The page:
Where possible, employees should avoid overexertion, take regular breaks, and stay hydrated. Where this isn’t an option, doctors, nurses, and other health care professionals should work to minimize the impact of long shifts and physical work.
- Provide Plenty of PPE
Personal protective equipment, or PPE, has always been an important part of hospital safety. The Covid-19 pandemic has shown just how effective gloves, face shields, gowns and masks can be at reducing infection rates and keeping staff and patients safe. Today, however, healthcare facilities must provide employees with full PPE, while also keeping sufficient stocks to prevent shortages in times of emergency—such as during the COVID-19 pandemic. Staff should be trained in the proper use and disposal of the equipment, while alternative gloves should also be made available for any workers with a latex allergy.
- Keep Up to Date on Patient Handling Guidelines
Learning how to lift and maneuver patients properly can help to minimize injuries to both hospital staff and the people they care for. Hospital managers should run regular training sessions to help ensure everyone who works in their hospital is fully up to date on the latest patient handling advice.
- Be Aware of Bloodborne Pathogens
Needlestick injuries are a major hazard of the job for many healthcare workers. Experts estimate that there are around 600,000 sharps injuries in the US every year, many of which go unreported.
Needlestick injuries can lead to the transmission of bloodborne pathogens and spread diseases like HIV. Hospital managers should introduce regular needles and sharps training sessions to help minimize the number of injuries.
- Use Official Hospital IDs
Wearing official hospital ID helps healthcare workers to identify each other and spot people who may be trespassing in the space. Many US hospitals have now made wearable IDs mandatory and increasing their use in healthcare settings may help to keep staff and workers safe.
- Implement Panic Button Systems
Personal panic buttons can be incredibly useful in healthcare settings, and when issued to doctors, nurses, and other hospital staff, they can allow individuals to summon help quickly and effectively if they find themselves in a dangerous situation. Panic buttons can also be used to get help to patients in distress outside of normal operating areas and to attend to healthcare professionals injured on the job.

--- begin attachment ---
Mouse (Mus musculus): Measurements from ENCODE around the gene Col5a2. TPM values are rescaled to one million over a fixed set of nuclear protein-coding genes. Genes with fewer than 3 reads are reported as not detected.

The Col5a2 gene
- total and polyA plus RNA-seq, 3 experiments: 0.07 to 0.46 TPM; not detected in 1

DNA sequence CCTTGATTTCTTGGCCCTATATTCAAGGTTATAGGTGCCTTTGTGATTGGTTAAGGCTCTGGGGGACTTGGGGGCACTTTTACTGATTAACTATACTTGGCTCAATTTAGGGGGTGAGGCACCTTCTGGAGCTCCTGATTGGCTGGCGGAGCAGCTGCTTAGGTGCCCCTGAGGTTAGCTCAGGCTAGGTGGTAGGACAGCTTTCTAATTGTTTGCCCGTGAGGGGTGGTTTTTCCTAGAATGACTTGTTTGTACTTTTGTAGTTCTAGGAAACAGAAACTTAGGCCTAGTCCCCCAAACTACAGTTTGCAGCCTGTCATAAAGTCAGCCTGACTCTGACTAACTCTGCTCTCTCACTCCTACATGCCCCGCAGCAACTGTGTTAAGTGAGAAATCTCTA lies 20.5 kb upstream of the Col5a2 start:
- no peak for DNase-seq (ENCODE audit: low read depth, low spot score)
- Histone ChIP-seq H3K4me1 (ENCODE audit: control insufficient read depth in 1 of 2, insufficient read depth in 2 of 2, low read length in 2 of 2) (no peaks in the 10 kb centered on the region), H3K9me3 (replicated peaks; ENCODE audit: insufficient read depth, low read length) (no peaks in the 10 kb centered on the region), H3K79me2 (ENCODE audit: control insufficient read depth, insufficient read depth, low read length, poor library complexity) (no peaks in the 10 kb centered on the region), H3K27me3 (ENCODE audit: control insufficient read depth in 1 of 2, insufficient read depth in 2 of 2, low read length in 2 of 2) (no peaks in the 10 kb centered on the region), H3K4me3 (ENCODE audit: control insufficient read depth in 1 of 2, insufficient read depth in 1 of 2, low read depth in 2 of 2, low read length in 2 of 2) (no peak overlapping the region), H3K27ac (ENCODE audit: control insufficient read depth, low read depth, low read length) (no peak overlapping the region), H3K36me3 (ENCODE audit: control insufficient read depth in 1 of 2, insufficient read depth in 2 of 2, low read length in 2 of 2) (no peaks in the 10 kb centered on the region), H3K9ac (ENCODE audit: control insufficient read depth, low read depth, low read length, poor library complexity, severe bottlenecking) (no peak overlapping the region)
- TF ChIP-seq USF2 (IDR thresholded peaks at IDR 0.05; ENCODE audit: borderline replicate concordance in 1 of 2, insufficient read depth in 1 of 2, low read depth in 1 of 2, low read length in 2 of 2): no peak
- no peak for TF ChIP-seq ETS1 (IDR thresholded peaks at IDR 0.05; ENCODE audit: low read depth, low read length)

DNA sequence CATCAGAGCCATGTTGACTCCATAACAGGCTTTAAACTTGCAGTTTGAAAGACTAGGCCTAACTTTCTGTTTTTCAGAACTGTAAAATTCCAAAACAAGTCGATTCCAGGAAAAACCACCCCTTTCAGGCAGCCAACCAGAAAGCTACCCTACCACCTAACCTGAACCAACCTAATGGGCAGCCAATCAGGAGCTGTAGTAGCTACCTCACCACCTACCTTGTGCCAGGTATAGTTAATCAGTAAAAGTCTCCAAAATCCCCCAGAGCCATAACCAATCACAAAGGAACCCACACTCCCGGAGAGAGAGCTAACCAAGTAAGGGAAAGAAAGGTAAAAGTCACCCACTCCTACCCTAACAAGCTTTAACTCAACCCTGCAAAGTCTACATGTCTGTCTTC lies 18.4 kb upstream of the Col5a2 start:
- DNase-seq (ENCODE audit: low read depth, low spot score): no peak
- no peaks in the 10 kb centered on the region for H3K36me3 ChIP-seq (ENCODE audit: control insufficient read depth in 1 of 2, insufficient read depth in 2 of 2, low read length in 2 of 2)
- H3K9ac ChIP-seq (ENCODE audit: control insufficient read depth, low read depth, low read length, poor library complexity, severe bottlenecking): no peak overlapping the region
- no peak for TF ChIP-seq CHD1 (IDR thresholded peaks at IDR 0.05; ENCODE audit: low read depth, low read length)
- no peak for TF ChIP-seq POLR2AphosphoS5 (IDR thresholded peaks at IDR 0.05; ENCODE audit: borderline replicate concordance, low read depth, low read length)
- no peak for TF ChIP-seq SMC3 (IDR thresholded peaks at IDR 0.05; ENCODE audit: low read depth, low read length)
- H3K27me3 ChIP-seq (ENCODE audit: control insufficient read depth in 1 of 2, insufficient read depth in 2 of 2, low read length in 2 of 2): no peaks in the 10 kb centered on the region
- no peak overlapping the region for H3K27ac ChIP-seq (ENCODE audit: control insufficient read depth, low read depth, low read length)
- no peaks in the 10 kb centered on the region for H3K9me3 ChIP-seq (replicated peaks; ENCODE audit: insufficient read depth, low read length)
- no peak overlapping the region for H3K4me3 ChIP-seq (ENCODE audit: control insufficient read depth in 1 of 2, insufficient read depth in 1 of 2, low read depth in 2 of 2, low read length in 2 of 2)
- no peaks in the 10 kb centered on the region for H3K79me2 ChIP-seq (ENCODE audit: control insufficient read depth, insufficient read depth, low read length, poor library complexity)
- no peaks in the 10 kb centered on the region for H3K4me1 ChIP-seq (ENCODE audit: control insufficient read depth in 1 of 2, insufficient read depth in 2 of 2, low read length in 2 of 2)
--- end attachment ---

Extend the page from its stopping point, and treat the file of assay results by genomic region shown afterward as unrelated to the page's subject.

- Report Workplace Violence
Hospital managers should work to ensure employees feel confident reporting any workplace violence that they see or experience. Putting procedures in place and encouraging staff to use them should help managers to spot any potentially dangerous behavior before it’s too late.
Why is Health and Safety Important in Healthcare Facilities?
Healthcare has one of the highest rates of workplace injury in the US. In fact, in 2017, the health care and social assistance industry reported more injury and illness cases than any other private industry sector. Introducing comprehensive safety measures is the best way to protect staff and patients, minimize worker compensation claims, and help to create a safer environment for everyone.
Finally, the Covid-19 pandemic has further highlighted the need for comprehensive safety guidelines in the healthcare industry, particularly where PPE, infectious disease control, and employee safety is concerned. Even with full protective equipment in place, hospital and nursing home staff are at increased risk of coronavirus infection, and the glaring shortages of PPE have forced many hospitals and facilities simply make the best of a bad situation—something that should not be tolerated in any 21st century healthcare system.
Perhaps of equal concern, attacks on medical professionals around the world have revealed some of the issues employees face on a daily basis. Greater adoption of panic buttons and structures that do not punish staff for reporting violent or sexual assault, for both patients and other staff members, is crucial to ensuring this type of threat is reduced.